You can’t scroll through Facebook without having some article or meme relating to the Netflix original series 13 Reasons Why. Some people have commended the series for opening dialogue around suicide, while others including mental health professionals have condemned what they describe as an irresponsible handling of the issue.
For those who have managed not to be drawn in to the latest must-watch series, without giving too much away here is a quick breakdown. The story follows 17 year old, Clay Jensen, who after his classmate commits suicide receives a box of tapes.
When he listens to the first tape he hears a familiar voice speaking:
“Hey it’s Hannah, Hannah Baker. Don’t adjust whatever device you’re hearing this on; it’s me, live and in stereo. No return engagements. No encore and this time absolutely no requests. Get a snack, settle in, because I’m about to tell you the story of my life; more specifically, why my life ended.”
Recorded before she died the tapes detail the 13 reasons why she committed suicide. We listen with Clay, one tape at a time and learn just how we all can, unknowingly and most times knowingly, mistreat people without considering the consequences.
It has been a few weeks since I finished binge-watching the series and I have to admit it has taken me a while to comment on it. This is because the story tackles extremely heavy content for a high school drama from drink driving, rape and of course suicide.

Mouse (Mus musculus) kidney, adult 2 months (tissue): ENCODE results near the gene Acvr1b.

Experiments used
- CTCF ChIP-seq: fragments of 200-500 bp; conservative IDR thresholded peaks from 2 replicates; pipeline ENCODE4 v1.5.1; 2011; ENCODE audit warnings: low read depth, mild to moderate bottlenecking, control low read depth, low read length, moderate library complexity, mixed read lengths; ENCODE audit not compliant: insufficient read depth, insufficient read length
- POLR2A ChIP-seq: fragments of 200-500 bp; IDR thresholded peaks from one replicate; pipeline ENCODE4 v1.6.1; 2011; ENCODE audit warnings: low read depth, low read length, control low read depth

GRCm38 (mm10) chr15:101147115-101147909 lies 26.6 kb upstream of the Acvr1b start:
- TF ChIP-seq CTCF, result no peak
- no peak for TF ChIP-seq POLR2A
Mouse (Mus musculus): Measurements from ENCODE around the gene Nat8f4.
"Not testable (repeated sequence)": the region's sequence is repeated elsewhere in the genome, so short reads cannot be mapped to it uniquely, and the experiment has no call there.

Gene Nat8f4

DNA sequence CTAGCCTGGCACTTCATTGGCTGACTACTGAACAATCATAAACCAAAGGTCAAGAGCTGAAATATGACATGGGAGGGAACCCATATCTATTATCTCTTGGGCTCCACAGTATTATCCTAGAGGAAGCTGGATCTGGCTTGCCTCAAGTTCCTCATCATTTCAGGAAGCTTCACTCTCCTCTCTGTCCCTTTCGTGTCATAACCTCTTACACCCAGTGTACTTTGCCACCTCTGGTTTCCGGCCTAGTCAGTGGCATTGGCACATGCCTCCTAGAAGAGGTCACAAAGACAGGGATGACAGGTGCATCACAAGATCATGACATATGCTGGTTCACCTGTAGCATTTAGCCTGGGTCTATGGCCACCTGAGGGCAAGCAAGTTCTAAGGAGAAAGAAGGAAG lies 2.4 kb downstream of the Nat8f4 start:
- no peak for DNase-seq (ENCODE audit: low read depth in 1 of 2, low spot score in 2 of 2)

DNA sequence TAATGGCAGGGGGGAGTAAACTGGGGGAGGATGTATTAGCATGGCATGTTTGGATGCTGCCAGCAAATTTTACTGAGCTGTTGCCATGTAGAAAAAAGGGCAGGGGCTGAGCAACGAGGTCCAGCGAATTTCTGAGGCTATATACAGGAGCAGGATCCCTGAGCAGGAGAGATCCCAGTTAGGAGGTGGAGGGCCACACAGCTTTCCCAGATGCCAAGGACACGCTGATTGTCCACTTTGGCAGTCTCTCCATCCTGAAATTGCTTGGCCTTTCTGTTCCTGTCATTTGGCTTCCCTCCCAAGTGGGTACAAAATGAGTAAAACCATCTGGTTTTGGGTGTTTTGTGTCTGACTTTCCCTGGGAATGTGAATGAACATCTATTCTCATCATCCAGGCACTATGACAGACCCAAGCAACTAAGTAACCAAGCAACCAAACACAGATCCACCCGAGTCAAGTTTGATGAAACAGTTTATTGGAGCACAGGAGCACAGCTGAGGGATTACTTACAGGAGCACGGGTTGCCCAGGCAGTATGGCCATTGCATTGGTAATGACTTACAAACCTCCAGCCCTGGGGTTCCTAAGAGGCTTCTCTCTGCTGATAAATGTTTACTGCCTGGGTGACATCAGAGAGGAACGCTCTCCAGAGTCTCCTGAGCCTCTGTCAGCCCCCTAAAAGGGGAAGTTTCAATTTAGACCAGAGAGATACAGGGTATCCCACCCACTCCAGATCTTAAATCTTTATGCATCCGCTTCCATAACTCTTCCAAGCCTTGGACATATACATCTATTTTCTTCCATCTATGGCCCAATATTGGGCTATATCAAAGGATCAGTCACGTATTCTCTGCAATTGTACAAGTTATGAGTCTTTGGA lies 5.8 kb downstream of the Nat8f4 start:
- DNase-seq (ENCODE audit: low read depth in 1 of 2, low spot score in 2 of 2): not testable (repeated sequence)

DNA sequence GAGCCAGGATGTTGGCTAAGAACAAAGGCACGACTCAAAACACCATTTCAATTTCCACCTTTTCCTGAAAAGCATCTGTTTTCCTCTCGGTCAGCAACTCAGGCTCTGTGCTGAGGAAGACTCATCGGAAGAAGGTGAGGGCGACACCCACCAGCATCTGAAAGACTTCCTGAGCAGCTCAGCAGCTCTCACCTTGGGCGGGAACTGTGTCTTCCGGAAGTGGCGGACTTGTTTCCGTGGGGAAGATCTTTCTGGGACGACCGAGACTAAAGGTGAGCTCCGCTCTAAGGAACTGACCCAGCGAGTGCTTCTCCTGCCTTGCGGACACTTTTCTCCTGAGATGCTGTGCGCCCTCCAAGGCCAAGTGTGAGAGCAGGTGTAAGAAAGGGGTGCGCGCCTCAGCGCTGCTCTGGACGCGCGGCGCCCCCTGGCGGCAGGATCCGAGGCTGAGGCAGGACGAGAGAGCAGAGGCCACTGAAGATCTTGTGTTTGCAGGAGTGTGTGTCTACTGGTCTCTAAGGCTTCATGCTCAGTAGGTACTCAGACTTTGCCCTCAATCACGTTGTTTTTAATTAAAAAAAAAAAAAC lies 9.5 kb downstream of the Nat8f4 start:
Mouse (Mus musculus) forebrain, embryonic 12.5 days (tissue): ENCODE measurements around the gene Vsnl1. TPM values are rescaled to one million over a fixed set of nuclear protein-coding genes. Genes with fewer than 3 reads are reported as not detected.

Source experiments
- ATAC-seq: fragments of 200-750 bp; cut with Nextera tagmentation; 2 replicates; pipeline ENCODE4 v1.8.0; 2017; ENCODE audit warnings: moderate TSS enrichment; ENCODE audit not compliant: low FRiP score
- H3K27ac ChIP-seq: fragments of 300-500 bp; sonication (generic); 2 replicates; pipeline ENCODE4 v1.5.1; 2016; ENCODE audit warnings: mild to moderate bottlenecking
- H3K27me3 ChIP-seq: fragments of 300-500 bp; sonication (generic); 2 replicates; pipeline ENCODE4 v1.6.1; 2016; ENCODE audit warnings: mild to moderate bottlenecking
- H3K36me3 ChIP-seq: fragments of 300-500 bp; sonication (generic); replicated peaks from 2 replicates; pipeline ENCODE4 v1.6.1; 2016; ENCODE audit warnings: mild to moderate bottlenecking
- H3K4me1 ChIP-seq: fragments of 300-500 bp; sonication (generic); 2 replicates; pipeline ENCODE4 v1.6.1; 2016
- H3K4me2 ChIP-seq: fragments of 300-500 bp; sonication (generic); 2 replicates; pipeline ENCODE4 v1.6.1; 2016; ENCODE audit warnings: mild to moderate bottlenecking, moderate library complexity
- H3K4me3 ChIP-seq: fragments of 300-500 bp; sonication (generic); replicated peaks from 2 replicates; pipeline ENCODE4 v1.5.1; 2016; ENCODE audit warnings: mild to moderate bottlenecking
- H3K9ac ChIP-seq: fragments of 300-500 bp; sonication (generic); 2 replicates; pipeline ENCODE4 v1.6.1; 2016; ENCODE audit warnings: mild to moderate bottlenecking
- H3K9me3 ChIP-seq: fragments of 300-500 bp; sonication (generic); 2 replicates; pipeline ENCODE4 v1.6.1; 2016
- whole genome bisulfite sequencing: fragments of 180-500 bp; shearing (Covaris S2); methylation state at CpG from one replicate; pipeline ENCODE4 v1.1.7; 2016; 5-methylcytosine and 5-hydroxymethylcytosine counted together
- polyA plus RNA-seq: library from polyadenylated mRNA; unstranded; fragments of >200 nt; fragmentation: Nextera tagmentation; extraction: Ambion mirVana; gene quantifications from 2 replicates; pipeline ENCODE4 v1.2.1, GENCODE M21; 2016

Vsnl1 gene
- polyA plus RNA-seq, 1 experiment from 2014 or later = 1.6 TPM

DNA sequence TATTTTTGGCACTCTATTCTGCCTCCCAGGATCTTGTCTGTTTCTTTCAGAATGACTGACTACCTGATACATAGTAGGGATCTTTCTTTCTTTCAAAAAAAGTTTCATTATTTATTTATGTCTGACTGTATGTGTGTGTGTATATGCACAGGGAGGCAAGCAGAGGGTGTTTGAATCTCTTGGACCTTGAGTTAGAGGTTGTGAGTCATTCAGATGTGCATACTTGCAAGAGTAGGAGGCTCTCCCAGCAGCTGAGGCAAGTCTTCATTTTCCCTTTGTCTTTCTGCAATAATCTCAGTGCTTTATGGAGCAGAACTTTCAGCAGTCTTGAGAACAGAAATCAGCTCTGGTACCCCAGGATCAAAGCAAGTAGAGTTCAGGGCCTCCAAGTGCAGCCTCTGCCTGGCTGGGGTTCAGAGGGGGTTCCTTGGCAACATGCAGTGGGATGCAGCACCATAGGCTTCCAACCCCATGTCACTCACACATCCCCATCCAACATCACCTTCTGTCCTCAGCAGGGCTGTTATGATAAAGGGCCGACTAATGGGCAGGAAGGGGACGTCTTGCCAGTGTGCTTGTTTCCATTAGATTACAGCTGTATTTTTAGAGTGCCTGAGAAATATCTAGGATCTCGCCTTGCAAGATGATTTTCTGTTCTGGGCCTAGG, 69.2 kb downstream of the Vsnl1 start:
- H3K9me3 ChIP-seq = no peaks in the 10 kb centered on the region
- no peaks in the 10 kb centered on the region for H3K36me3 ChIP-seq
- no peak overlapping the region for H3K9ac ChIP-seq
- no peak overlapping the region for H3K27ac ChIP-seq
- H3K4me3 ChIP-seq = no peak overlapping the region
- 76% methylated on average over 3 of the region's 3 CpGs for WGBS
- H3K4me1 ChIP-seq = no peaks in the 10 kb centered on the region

The last episode especially is traumatizing and comprehending what I just watched took a few days. It’s this intense impact the content has, that mental health professionals are concerned for vulnerable audiences where this series could act as a trigger. If you think that this narrative will conjure distressing memories or feelings then please choose to forgo watching.
Headspace Australia has heard concerns and has provided a fact sheet for schools and parents on how to talk to young people about the series.
What is important about Hannah’s story is that it is getting people to talk about mental health, suicide and its prevention. It forces us to address the way we treat others and to be aware of the signs when someone is crying out for help. The show captures how we don’t realize the immense impact our actions and words can have on each other.
The topics and emotions of this harrowing story are something that I can’t seem to shake, and by just looking at the commentary online many of you can’t seem to shake it either. Its timely to remind others to reach out to people who may feel as Hannah did. To let them know that this final decision is not your only option. I would hope that everyone would reach a point where you know that YOU are loved and no matter how broken you are inside God has opened His home to you.
For Christians, it’s a reminder of how important it is to be a light for those in darkness and to share the love, life and grace that is bestowed on us through Jesus.
We do need to talk about Hannah Baker and mental health is an important discussion that should be shared in the home, workplace and congregations. Let’s take the time to talk to each other and actually, really, listen.
For 24/7 crisis support and suicide prevention services, please call Lifeline on 13 11 14 or visit www.lifeline.org.au/gethelp.
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